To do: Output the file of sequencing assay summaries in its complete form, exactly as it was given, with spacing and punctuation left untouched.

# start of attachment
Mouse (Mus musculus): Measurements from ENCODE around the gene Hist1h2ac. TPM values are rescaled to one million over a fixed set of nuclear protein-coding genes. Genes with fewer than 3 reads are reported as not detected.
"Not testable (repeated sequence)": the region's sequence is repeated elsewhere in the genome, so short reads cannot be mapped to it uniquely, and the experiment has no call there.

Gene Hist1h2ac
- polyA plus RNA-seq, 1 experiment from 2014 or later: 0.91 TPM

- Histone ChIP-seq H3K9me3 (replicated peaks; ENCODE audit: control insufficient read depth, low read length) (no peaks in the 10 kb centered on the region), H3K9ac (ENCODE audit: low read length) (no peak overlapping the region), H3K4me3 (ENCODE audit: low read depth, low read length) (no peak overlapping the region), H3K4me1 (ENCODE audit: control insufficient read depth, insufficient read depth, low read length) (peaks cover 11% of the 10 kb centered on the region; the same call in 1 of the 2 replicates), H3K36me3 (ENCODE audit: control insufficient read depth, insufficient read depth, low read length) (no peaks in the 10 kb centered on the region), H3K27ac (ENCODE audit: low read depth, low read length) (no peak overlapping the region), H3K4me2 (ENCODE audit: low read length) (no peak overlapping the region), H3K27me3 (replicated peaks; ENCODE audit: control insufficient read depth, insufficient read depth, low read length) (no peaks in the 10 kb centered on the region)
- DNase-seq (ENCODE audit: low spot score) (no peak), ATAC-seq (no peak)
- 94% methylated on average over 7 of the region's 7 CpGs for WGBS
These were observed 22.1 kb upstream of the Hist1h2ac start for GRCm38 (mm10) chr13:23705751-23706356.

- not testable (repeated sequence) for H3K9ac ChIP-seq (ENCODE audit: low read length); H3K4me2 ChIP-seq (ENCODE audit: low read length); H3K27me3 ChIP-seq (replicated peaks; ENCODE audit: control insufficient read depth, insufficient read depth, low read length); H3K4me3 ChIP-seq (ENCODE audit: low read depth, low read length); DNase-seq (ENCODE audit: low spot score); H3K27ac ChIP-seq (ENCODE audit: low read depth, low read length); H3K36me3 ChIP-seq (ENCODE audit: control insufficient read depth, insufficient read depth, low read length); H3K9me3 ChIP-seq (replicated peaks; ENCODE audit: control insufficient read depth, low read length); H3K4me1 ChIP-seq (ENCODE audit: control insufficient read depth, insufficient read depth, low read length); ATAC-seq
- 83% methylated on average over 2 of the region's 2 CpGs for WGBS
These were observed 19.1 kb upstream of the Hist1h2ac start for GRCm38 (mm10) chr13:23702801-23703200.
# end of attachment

Mouse (Mus musculus): Measurements from ENCODE around the gene Hist1h2ac. TPM values are rescaled to one million over a fixed set of nuclear protein-coding genes. Genes with fewer than 3 reads are reported as not detected.
"Not testable (repeated sequence)": the region's sequence is repeated elsewhere in the genome, so short reads cannot be mapped to it uniquely, and the experiment has no call there.

Gene Hist1h2ac
- polyA plus RNA-seq, 1 experiment from 2014 or later: 0.91 TPM

- Histone ChIP-seq H3K9me3 (replicated peaks; ENCODE audit: control insufficient read depth, low read length) (no peaks in the 10 kb centered on the region), H3K9ac (ENCODE audit: low read length) (no peak overlapping the region), H3K4me3 (ENCODE audit: low read depth, low read length) (no peak overlapping the region), H3K4me1 (ENCODE audit: control insufficient read depth, insufficient read depth, low read length) (peaks cover 11% of the 10 kb centered on the region; the same call in 1 of the 2 replicates), H3K36me3 (ENCODE audit: control insufficient read depth, insufficient read depth, low read length) (no peaks in the 10 kb centered on the region), H3K27ac (ENCODE audit: low read depth, low read length) (no peak overlapping the region), H3K4me2 (ENCODE audit: low read length) (no peak overlapping the region), H3K27me3 (replicated peaks; ENCODE audit: control insufficient read depth, insufficient read depth, low read length) (no peaks in the 10 kb centered on the region)
- DNase-seq (ENCODE audit: low spot score) (no peak), ATAC-seq (no peak)
- 94% methylated on average over 7 of the region's 7 CpGs for WGBS
These were observed 22.1 kb upstream of the Hist1h2ac start for GRCm38 (mm10) chr13:23705751-23706356.

- not testable (repeated sequence) for H3K9ac ChIP-seq (ENCODE audit: low read length); H3K4me2 ChIP-seq (ENCODE audit: low read length); H3K27me3 ChIP-seq (replicated peaks; ENCODE audit: control insufficient read depth, insufficient read depth, low read length); H3K4me3 ChIP-seq (ENCODE audit: low read depth, low read length); DNase-seq (ENCODE audit: low spot score); H3K27ac ChIP-seq (ENCODE audit: low read depth, low read length); H3K36me3 ChIP-seq (ENCODE audit: control insufficient read depth, insufficient read depth, low read length); H3K9me3 ChIP-seq (replicated peaks; ENCODE audit: control insufficient read depth, low read length); H3K4me1 ChIP-seq (ENCODE audit: control insufficient read depth, insufficient read depth, low read length); ATAC-seq
- 83% methylated on average over 2 of the region's 2 CpGs for WGBS
These were observed 19.1 kb upstream of the Hist1h2ac start for GRCm38 (mm10) chr13:23702801-23703200.